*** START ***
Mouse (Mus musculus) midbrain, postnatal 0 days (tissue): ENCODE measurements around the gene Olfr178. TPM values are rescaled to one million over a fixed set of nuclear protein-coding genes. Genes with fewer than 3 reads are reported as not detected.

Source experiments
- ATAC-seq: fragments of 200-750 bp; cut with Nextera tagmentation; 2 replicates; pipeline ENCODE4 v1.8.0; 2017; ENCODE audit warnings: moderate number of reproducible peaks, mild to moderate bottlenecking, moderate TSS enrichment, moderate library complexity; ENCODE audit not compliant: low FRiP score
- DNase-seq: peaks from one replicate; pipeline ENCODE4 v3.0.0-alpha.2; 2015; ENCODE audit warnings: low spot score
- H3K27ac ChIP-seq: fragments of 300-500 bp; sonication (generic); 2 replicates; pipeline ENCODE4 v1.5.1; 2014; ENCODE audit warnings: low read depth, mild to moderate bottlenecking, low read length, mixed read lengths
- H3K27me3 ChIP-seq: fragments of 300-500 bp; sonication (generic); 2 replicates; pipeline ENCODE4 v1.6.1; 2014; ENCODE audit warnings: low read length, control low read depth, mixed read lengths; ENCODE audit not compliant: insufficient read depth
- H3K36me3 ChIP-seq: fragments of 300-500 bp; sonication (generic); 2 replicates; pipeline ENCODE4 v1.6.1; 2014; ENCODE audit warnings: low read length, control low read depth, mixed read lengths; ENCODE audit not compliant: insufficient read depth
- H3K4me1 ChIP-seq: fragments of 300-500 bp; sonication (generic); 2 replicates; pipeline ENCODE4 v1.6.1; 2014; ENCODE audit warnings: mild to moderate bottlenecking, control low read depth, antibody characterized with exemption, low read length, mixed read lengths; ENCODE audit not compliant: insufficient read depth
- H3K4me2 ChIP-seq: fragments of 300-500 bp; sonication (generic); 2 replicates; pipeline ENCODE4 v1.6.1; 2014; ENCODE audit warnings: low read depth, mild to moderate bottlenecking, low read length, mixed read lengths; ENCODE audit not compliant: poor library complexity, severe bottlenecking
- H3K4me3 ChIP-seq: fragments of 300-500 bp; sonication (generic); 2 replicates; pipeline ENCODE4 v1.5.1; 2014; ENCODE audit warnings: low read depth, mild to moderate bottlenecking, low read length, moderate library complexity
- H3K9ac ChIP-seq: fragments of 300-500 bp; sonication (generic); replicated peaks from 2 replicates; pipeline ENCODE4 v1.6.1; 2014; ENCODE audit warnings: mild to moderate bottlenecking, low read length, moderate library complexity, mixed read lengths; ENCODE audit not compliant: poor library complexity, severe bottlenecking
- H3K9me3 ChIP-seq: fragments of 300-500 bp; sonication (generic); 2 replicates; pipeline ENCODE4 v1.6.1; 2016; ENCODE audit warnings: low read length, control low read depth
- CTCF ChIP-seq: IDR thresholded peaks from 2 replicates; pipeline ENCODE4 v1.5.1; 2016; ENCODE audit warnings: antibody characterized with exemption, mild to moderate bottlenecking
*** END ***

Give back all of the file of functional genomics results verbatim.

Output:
Mouse (Mus musculus) midbrain, postnatal 0 days (tissue): ENCODE measurements around the gene Olfr178. TPM values are rescaled to one million over a fixed set of nuclear protein-coding genes. Genes with fewer than 3 reads are reported as not detected.

Source experiments
- ATAC-seq: fragments of 200-750 bp; cut with Nextera tagmentation; 2 replicates; pipeline ENCODE4 v1.8.0; 2017; ENCODE audit warnings: moderate number of reproducible peaks, mild to moderate bottlenecking, moderate TSS enrichment, moderate library complexity; ENCODE audit not compliant: low FRiP score
- DNase-seq: peaks from one replicate; pipeline ENCODE4 v3.0.0-alpha.2; 2015; ENCODE audit warnings: low spot score
- H3K27ac ChIP-seq: fragments of 300-500 bp; sonication (generic); 2 replicates; pipeline ENCODE4 v1.5.1; 2014; ENCODE audit warnings: low read depth, mild to moderate bottlenecking, low read length, mixed read lengths
- H3K27me3 ChIP-seq: fragments of 300-500 bp; sonication (generic); 2 replicates; pipeline ENCODE4 v1.6.1; 2014; ENCODE audit warnings: low read length, control low read depth, mixed read lengths; ENCODE audit not compliant: insufficient read depth
- H3K36me3 ChIP-seq: fragments of 300-500 bp; sonication (generic); 2 replicates; pipeline ENCODE4 v1.6.1; 2014; ENCODE audit warnings: low read length, control low read depth, mixed read lengths; ENCODE audit not compliant: insufficient read depth
- H3K4me1 ChIP-seq: fragments of 300-500 bp; sonication (generic); 2 replicates; pipeline ENCODE4 v1.6.1; 2014; ENCODE audit warnings: mild to moderate bottlenecking, control low read depth, antibody characterized with exemption, low read length, mixed read lengths; ENCODE audit not compliant: insufficient read depth
- H3K4me2 ChIP-seq: fragments of 300-500 bp; sonication (generic); 2 replicates; pipeline ENCODE4 v1.6.1; 2014; ENCODE audit warnings: low read depth, mild to moderate bottlenecking, low read length, mixed read lengths; ENCODE audit not compliant: poor library complexity, severe bottlenecking
- H3K4me3 ChIP-seq: fragments of 300-500 bp; sonication (generic); 2 replicates; pipeline ENCODE4 v1.5.1; 2014; ENCODE audit warnings: low read depth, mild to moderate bottlenecking, low read length, moderate library complexity
- H3K9ac ChIP-seq: fragments of 300-500 bp; sonication (generic); replicated peaks from 2 replicates; pipeline ENCODE4 v1.6.1; 2014; ENCODE audit warnings: mild to moderate bottlenecking, low read length, moderate library complexity, mixed read lengths; ENCODE audit not compliant: poor library complexity, severe bottlenecking
- H3K9me3 ChIP-seq: fragments of 300-500 bp; sonication (generic); 2 replicates; pipeline ENCODE4 v1.6.1; 2016; ENCODE audit warnings: low read length, control low read depth
- CTCF ChIP-seq: IDR thresholded peaks from 2 replicates; pipeline ENCODE4 v1.5.1; 2016; ENCODE audit warnings: antibody characterized with exemption, mild to moderate bottlenecking